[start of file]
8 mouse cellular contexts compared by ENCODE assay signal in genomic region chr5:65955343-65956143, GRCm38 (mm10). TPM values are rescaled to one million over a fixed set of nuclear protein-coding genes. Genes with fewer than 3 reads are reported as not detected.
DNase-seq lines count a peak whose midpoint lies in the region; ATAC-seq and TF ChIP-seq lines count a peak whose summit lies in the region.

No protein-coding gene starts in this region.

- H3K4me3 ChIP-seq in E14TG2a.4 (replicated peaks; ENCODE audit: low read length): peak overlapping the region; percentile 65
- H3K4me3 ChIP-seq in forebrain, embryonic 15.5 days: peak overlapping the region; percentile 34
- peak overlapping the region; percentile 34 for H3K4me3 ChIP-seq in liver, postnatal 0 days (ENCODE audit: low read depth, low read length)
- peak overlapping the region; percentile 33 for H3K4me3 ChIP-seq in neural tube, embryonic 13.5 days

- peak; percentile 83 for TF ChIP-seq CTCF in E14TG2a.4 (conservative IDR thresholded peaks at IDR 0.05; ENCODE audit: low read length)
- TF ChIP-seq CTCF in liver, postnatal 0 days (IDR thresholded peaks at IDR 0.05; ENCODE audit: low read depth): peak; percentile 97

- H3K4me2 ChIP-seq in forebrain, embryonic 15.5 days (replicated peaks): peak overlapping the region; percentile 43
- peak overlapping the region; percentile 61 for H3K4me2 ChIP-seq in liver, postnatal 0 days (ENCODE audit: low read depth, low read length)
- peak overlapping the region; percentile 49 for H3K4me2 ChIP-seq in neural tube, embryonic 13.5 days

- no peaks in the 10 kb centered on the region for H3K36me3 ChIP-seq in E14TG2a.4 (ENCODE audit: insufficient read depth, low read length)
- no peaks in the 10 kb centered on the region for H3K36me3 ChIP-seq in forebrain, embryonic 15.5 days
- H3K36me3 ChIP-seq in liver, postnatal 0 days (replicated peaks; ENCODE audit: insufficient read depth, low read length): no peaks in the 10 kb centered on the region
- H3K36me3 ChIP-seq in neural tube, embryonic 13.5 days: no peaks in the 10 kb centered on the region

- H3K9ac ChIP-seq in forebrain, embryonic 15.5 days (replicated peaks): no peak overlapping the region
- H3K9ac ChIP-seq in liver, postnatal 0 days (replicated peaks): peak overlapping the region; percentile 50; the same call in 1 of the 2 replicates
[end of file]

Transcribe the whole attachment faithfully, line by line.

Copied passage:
8 mouse cellular contexts compared by ENCODE assay signal in genomic region chr5:65955343-65956143, GRCm38 (mm10). TPM values are rescaled to one million over a fixed set of nuclear protein-coding genes. Genes with fewer than 3 reads are reported as not detected.
DNase-seq lines count a peak whose midpoint lies in the region; ATAC-seq and TF ChIP-seq lines count a peak whose summit lies in the region.

No protein-coding gene starts in this region.

- H3K4me3 ChIP-seq in E14TG2a.4 (replicated peaks; ENCODE audit: low read length): peak overlapping the region; percentile 65
- H3K4me3 ChIP-seq in forebrain, embryonic 15.5 days: peak overlapping the region; percentile 34
- peak overlapping the region; percentile 34 for H3K4me3 ChIP-seq in liver, postnatal 0 days (ENCODE audit: low read depth, low read length)
- peak overlapping the region; percentile 33 for H3K4me3 ChIP-seq in neural tube, embryonic 13.5 days

- peak; percentile 83 for TF ChIP-seq CTCF in E14TG2a.4 (conservative IDR thresholded peaks at IDR 0.05; ENCODE audit: low read length)
- TF ChIP-seq CTCF in liver, postnatal 0 days (IDR thresholded peaks at IDR 0.05; ENCODE audit: low read depth): peak; percentile 97

- H3K4me2 ChIP-seq in forebrain, embryonic 15.5 days (replicated peaks): peak overlapping the region; percentile 43
- peak overlapping the region; percentile 61 for H3K4me2 ChIP-seq in liver, postnatal 0 days (ENCODE audit: low read depth, low read length)
- peak overlapping the region; percentile 49 for H3K4me2 ChIP-seq in neural tube, embryonic 13.5 days

- no peaks in the 10 kb centered on the region for H3K36me3 ChIP-seq in E14TG2a.4 (ENCODE audit: insufficient read depth, low read length)
- no peaks in the 10 kb centered on the region for H3K36me3 ChIP-seq in forebrain, embryonic 15.5 days
- H3K36me3 ChIP-seq in liver, postnatal 0 days (replicated peaks; ENCODE audit: insufficient read depth, low read length): no peaks in the 10 kb centered on the region
- H3K36me3 ChIP-seq in neural tube, embryonic 13.5 days: no peaks in the 10 kb centered on the region

- H3K9ac ChIP-seq in forebrain, embryonic 15.5 days (replicated peaks): no peak overlapping the region
- H3K9ac ChIP-seq in liver, postnatal 0 days (replicated peaks): peak overlapping the region; percentile 50; the same call in 1 of the 2 replicates